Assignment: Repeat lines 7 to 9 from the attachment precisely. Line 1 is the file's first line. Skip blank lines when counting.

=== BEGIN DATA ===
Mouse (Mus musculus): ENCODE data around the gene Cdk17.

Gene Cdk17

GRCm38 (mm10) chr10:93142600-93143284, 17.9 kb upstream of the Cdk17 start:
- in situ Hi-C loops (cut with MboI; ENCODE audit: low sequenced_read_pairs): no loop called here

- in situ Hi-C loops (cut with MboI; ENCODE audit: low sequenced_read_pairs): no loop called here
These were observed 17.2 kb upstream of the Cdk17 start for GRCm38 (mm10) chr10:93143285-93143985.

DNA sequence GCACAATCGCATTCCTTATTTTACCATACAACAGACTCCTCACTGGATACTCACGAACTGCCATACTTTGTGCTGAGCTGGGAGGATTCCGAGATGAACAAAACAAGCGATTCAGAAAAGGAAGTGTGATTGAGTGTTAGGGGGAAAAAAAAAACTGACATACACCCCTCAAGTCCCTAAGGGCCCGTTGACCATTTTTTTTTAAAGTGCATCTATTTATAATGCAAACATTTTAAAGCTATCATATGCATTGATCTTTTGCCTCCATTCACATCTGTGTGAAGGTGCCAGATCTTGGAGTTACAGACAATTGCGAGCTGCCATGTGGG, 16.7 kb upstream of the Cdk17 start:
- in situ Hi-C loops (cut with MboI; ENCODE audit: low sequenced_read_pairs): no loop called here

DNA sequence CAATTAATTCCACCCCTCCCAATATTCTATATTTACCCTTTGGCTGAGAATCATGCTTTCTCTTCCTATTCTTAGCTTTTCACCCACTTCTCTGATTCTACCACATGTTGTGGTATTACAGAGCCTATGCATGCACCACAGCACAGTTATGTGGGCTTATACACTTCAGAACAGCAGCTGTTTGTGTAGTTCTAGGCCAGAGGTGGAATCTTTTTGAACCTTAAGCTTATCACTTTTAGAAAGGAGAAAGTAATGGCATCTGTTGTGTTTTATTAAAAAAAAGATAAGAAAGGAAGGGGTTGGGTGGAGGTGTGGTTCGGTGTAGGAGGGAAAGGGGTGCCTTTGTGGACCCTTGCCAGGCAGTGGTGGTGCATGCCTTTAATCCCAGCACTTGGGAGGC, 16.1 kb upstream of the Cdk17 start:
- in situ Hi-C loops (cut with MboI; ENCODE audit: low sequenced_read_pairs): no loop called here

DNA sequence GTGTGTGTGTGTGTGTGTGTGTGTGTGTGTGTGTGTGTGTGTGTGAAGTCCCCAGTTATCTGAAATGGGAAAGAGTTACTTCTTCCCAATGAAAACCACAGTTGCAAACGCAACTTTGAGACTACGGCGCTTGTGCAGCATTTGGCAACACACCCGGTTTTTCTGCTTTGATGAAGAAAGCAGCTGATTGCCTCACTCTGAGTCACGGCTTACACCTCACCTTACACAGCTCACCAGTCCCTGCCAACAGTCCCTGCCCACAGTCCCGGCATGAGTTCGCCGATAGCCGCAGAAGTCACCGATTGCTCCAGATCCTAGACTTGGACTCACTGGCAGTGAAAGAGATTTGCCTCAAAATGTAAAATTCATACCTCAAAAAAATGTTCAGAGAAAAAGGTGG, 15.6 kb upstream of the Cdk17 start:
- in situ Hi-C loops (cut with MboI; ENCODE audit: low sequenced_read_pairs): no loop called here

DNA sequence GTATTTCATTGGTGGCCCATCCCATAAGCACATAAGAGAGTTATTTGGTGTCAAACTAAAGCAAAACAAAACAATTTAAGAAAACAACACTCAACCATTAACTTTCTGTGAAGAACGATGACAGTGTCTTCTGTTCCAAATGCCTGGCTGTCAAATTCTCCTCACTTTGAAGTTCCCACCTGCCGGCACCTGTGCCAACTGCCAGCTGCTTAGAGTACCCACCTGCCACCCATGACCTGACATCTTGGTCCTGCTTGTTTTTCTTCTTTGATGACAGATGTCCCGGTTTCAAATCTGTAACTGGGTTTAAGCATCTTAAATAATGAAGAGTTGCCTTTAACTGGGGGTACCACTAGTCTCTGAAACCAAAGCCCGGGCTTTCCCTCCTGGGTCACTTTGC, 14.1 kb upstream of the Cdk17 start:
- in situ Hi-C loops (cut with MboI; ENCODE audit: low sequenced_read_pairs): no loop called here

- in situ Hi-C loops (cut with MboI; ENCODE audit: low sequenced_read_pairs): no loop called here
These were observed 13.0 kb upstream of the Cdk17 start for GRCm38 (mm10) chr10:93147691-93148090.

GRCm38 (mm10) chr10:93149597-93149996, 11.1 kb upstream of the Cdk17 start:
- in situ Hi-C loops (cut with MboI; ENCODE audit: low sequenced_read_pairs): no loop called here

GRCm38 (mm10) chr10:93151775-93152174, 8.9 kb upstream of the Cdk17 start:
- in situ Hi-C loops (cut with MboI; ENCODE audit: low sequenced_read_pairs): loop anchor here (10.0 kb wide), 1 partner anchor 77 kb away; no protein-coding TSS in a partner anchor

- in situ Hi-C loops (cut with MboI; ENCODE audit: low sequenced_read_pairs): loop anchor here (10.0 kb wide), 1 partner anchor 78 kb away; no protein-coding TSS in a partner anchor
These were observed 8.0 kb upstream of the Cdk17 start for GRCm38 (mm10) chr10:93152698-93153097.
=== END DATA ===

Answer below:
DNA sequence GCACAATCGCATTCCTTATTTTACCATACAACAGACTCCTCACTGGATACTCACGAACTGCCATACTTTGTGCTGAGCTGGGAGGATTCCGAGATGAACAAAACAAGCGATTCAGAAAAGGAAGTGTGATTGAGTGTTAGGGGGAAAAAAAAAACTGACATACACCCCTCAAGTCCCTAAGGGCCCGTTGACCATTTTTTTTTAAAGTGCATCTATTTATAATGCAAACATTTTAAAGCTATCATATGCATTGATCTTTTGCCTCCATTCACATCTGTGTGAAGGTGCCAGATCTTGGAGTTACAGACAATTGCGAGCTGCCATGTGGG, 16.7 kb upstream of the Cdk17 start:
- in situ Hi-C loops (cut with MboI; ENCODE audit: low sequenced_read_pairs): no loop called here

DNA sequence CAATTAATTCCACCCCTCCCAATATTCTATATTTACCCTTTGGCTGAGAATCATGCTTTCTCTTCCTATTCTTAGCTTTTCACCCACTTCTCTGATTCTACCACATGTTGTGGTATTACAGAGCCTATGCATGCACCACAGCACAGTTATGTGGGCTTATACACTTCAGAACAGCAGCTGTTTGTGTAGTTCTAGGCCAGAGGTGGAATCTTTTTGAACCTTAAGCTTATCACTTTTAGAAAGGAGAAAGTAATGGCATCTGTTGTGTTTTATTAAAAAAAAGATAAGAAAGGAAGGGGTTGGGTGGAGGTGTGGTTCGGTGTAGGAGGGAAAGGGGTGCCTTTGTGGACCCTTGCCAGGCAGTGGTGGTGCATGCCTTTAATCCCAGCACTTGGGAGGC, 16.1 kb upstream of the Cdk17 start: